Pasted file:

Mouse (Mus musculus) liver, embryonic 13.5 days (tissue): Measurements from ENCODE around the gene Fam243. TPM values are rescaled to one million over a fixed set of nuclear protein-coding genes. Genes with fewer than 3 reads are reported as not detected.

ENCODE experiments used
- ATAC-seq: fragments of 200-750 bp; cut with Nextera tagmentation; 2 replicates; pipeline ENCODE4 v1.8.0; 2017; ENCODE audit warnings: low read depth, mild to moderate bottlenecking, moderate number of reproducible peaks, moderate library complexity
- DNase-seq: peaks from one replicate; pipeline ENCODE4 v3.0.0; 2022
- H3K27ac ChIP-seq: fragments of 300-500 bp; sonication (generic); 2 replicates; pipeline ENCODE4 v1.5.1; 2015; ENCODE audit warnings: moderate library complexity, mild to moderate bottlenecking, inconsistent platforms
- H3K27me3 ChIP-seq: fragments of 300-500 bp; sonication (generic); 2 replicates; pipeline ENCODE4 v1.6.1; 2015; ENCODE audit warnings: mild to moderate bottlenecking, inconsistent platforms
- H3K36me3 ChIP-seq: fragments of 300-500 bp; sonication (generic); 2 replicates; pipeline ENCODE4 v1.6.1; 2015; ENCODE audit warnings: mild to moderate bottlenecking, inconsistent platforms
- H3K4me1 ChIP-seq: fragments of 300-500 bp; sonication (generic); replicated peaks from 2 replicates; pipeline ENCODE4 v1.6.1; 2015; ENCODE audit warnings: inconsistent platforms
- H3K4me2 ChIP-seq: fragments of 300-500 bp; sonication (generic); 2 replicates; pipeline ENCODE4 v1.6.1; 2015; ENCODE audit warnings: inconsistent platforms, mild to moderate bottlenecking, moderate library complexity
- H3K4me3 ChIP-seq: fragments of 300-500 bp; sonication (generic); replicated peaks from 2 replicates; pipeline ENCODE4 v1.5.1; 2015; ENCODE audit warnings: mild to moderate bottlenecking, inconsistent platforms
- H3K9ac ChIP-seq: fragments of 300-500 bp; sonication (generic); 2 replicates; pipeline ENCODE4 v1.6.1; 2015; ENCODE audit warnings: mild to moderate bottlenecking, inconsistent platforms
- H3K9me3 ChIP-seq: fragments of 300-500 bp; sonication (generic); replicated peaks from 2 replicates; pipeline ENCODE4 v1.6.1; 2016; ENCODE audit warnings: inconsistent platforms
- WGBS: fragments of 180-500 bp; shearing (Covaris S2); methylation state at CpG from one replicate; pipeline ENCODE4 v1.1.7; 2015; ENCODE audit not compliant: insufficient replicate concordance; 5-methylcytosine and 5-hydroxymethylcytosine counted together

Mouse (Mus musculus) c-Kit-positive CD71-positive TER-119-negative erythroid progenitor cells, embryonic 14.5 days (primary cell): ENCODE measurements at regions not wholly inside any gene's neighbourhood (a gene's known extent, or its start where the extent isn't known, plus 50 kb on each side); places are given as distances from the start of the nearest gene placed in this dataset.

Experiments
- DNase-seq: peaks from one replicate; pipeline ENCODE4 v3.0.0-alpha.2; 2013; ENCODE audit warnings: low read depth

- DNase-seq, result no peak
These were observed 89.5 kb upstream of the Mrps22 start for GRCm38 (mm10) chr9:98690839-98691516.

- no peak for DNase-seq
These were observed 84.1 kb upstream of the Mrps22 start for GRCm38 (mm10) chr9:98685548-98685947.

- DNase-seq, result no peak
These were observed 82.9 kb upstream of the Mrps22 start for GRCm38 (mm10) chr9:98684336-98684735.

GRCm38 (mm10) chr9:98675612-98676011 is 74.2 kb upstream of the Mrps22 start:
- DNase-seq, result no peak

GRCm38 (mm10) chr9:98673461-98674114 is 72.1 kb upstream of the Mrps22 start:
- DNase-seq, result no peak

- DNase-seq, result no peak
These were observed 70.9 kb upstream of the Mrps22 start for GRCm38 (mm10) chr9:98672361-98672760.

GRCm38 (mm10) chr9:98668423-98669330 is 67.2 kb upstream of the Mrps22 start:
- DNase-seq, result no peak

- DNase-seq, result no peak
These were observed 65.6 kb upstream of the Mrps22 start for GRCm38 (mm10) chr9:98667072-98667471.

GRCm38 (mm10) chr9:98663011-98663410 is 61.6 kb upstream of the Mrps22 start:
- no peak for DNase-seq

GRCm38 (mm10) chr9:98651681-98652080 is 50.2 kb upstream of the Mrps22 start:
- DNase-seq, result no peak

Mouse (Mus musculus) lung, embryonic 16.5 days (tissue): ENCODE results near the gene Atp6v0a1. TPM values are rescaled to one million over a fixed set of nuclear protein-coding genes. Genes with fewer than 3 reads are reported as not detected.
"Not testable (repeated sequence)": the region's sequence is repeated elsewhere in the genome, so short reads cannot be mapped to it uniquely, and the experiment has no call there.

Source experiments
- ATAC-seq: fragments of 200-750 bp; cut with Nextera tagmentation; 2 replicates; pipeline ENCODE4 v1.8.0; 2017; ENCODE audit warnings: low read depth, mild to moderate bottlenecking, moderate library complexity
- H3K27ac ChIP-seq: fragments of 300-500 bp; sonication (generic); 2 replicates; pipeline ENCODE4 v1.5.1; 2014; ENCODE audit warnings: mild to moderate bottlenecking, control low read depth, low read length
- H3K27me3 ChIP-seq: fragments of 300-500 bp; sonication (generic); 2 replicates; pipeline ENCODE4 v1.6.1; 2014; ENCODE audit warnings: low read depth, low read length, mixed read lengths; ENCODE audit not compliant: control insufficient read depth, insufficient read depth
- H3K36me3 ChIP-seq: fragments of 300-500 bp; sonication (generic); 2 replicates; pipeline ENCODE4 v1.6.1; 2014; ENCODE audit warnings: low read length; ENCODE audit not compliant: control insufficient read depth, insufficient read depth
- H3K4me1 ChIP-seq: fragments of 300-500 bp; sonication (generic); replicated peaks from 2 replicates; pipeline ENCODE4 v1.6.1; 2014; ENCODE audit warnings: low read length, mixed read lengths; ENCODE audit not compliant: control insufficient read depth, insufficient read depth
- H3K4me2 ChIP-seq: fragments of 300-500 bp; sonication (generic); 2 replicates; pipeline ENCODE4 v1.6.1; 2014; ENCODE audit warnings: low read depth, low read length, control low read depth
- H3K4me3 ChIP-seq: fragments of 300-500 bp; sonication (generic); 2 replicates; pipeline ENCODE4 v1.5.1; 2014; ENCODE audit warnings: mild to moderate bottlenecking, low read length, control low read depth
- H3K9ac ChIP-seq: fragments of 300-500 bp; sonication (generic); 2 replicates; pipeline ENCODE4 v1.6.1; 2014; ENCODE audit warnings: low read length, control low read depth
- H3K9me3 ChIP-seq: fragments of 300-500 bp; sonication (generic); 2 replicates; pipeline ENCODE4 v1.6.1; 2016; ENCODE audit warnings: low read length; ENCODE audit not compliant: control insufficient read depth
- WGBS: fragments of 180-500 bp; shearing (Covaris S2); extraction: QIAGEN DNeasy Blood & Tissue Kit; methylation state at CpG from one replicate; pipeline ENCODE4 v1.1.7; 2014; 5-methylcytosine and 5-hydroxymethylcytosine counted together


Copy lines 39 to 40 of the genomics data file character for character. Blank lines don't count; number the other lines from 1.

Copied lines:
Source experiments
- ATAC-seq: fragments of 200-750 bp; cut with Nextera tagmentation; 2 replicates; pipeline ENCODE4 v1.8.0; 2017; ENCODE audit warnings: low read depth, mild to moderate bottlenecking, moderate library complexity